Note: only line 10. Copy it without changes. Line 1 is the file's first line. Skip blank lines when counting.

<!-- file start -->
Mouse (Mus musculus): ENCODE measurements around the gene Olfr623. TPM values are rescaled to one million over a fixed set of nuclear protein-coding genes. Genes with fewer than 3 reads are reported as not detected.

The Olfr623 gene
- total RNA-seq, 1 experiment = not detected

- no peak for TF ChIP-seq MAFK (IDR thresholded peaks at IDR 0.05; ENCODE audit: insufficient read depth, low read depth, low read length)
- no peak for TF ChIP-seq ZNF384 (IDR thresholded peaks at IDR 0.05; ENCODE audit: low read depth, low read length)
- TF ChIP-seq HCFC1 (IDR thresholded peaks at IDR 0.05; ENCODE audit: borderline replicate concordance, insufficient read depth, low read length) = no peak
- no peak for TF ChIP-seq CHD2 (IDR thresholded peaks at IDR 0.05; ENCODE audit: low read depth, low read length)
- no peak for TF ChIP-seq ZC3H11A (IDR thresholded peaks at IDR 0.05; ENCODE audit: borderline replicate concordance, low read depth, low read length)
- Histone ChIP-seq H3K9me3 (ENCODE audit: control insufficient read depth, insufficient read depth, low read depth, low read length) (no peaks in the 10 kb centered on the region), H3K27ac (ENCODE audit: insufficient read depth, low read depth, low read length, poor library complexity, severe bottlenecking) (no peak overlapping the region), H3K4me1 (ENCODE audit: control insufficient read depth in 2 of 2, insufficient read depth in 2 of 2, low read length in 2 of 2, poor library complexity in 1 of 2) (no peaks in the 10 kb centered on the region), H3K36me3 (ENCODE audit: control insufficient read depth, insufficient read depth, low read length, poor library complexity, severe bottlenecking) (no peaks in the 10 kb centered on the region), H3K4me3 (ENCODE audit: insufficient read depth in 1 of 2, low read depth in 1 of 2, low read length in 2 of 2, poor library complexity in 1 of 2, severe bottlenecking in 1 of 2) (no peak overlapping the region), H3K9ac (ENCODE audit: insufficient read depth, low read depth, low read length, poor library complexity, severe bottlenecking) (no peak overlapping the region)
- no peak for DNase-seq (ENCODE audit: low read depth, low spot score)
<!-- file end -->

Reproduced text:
- no peak for DNase-seq (ENCODE audit: low read depth, low spot score)